Democrats during the past half-century have won eight of 12 presidential elections and controlled Congress all but six years. They have been the governing party of the United States.
But they enter their national convention this week divided to the point of disintegration. Neither Jimmy Carter, nor Edward Kennedy nor anybody else in sight can satisfy the party and govern the country.
The famous Roosevelt coalition assembled the social groups that gave the Democrats their national majority. The South, which in those days meant the white South, was a key element. The working class of the Northern cities, largely ethnic and Catholic, furnished a second big component. Then came a middle-class constituency of business people, farmers and white-collar workers, strained in economic circumstances by the Great Depression and scattered throughout the land.
Blacks were first pulled into the coalition by New Deal economists, and then pushed by the civil rights movement. In the northern cities and in the states of the Deep South, they now constitute the most solid block of Democratic voters -- some 20 percent of the party's normal take in a presidential election. Their weight has been even further enhanced by a change in the values of the middle-class constituency.
Middle-class Democrats, having acquired a silk stocking outlook in the 1950s, developed in the next decade a disdain for mere material acquisition. They became possessed by a concern for higher things -- a more just society, a more noble foreign policy, a better balance of the ecology. Zeal for these causes made them the activist-militants of the Democratic Party.
The rise of the blacks and the silk stocking Democrats inevitably jarred the charter members of the old coalition. Southern whites found themselves harassed within the party on issues of race and national defense. The white workers of the northern cities came under fire because of their continuing zest for economic gain and their support for traditional values of state, church and family that legitimized material success. This process of decomposition has caused trouble for the Democrats ever since Lyndon Johnson was elected in the anti-Goldwater landslide of 1964.
He was forced out four years later by pressure from the middle-class liberals. Hubert Humphrey missed by just enough in the South and with northern workers and middle-class voters, to make Nixon the president. George McGovern, nominated by blacks and silk stocking Democrats, lost both the South and the white workers in the Nixon landslide in 1972.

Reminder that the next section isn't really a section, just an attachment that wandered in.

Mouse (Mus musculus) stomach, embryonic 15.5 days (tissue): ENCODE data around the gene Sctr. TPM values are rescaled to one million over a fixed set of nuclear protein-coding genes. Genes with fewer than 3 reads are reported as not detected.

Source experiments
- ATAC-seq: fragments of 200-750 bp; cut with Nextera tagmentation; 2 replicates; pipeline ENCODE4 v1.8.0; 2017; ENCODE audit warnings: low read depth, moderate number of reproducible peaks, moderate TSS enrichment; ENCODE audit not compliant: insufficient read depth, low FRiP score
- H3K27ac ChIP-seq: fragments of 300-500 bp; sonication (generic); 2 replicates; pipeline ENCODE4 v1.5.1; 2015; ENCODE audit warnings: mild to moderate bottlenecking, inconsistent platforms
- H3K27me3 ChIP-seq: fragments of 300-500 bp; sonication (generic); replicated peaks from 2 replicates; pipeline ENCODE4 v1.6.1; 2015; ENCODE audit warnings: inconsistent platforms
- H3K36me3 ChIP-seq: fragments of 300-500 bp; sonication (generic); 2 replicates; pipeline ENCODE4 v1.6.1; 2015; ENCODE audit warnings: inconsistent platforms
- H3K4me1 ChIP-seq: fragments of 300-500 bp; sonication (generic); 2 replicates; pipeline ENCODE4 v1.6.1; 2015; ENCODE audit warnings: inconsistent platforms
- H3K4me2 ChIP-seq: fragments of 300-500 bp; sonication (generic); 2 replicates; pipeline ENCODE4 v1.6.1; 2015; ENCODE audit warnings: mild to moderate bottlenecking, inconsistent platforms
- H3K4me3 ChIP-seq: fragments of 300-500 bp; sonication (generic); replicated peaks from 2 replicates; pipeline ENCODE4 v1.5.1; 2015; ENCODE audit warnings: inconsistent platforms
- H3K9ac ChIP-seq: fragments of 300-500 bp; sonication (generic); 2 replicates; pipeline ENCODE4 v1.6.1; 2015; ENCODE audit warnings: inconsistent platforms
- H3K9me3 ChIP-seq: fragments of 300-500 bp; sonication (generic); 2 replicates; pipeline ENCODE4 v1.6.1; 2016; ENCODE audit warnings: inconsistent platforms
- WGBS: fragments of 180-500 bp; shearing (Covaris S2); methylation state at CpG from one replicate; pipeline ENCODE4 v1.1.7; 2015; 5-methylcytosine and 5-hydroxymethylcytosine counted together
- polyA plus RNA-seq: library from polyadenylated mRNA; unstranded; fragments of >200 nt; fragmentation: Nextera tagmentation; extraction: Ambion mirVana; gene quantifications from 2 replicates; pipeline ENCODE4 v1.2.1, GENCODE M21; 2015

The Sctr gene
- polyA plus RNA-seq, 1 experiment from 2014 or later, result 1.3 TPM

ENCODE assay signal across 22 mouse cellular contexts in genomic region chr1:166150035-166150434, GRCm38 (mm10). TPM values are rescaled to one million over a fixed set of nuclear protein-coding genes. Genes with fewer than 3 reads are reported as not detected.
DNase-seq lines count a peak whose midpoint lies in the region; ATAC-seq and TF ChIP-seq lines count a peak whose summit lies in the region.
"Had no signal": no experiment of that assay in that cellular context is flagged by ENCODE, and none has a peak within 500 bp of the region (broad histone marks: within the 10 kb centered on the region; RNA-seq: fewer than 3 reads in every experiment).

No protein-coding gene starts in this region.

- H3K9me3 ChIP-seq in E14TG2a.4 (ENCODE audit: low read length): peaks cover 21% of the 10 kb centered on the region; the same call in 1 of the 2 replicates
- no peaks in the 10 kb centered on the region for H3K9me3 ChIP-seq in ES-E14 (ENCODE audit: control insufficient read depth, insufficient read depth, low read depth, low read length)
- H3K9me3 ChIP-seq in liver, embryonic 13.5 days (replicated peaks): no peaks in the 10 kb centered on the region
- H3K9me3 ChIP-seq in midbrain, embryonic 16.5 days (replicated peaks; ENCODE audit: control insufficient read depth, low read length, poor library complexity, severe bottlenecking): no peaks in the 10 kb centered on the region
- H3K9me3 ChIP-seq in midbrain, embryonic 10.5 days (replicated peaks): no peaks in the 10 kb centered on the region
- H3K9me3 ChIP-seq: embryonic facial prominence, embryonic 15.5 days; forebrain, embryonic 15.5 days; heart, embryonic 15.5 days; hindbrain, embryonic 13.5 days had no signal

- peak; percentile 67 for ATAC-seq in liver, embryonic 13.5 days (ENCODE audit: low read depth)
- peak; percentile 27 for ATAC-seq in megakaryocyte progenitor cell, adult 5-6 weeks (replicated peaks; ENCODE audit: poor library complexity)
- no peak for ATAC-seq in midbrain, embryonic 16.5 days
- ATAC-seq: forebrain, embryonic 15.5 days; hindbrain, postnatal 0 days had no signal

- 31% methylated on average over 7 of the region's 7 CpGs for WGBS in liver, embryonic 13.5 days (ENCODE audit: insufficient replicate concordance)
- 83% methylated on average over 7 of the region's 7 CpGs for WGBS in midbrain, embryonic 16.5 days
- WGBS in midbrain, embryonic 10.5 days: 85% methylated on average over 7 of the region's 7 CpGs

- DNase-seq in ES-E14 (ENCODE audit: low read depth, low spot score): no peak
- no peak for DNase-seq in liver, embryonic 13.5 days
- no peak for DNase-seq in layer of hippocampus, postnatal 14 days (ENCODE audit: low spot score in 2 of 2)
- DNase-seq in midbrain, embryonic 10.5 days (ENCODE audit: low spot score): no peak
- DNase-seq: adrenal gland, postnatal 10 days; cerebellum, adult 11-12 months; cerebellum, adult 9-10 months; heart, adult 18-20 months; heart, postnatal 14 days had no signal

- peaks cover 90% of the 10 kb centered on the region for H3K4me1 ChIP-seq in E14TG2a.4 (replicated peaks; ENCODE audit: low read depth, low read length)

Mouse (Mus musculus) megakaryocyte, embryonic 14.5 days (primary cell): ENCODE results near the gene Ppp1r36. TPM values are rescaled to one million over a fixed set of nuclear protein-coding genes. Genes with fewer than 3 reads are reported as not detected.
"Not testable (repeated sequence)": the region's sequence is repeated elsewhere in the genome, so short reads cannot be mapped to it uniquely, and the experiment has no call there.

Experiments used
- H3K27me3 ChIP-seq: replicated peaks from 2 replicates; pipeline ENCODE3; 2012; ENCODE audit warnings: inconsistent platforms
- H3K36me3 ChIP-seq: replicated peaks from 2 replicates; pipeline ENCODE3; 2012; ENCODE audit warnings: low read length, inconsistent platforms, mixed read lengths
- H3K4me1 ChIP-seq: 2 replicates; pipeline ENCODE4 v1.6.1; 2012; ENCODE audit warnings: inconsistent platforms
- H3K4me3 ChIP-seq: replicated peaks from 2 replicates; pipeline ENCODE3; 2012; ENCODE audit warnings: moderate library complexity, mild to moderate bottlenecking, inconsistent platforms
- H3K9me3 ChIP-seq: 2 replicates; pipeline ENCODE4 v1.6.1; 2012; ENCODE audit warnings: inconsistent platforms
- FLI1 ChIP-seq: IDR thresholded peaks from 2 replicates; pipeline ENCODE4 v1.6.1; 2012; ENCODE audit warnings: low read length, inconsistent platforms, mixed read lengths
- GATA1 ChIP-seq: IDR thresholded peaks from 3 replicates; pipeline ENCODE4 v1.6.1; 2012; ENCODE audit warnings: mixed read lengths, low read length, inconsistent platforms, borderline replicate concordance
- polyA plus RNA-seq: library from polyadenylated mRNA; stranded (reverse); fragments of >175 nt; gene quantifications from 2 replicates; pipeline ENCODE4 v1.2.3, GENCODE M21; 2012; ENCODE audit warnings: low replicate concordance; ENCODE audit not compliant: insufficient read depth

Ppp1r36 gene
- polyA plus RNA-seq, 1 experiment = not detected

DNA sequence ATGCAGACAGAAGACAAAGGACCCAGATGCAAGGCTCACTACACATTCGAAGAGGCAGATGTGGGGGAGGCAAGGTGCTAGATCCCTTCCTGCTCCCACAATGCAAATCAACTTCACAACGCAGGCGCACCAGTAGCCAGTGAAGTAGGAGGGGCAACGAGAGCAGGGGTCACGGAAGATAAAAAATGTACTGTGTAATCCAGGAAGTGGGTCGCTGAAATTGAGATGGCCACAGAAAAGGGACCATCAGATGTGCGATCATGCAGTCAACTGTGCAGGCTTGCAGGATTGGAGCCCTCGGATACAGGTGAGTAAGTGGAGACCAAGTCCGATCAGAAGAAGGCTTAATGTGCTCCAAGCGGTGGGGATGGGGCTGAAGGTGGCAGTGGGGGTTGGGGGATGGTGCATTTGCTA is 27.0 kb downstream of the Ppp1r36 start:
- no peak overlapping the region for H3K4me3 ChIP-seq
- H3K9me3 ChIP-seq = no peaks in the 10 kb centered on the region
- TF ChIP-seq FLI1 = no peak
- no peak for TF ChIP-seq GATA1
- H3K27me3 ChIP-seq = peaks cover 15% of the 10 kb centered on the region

Jimmy Carter put it all back together in 1976. The integrating force was an unusual, almost weird personality distinguished by a lack of sensitivity to internal contradiction. But the very qualities that brought opposites to his side as a candiate caused him as president to follow the zigzag patterns of policy that have caused so many voters to see Carter as weak and inept.
But it is not as though any other Democrat has shown more capacity to accommodate the party's rival factions. Sen. Edward Kennedy is nowhere in the South, and his working-class support stops at the Alleghenies. Sen. Henry Jackson is anathema to the silk stocking Democrats on defense issues. Secretary of State Edmund Muskie isn't militant enough for them or the blacks.
So Jimmy Carter enters the convention as the overwhelming favorite. Only an act of withdrawal by Kennedy, and a surge to a third man can deny Carter at this stage. But winning the nomination is only the beginning of new trouble.
The affair of brother Billy, bristling with unanswered questions, still hangs over the president. The white workers of the North scorn his weakness and abhor the social policies pushed upon them by blacks and silk stocking liberals. The same considerations have eroded pride in the native son felt by many Southerners. John Anderson beckons to the silk stocking Democrats. Maybe Carter can pull it out.
But to mobilize this potential constituency again, Carter needs outside help -- maybe from the course of events; more important from Ronald Reagan and his reaction to events. For while the Democrats cannot win the election, the Republicans can lose it. The decomposition of the Democratic Party does not automatically mean the emergence of a Republican majority. The sad fact is that the country is between majorities, and does not have, in either the Democrats or the Republicans, a true governing party. n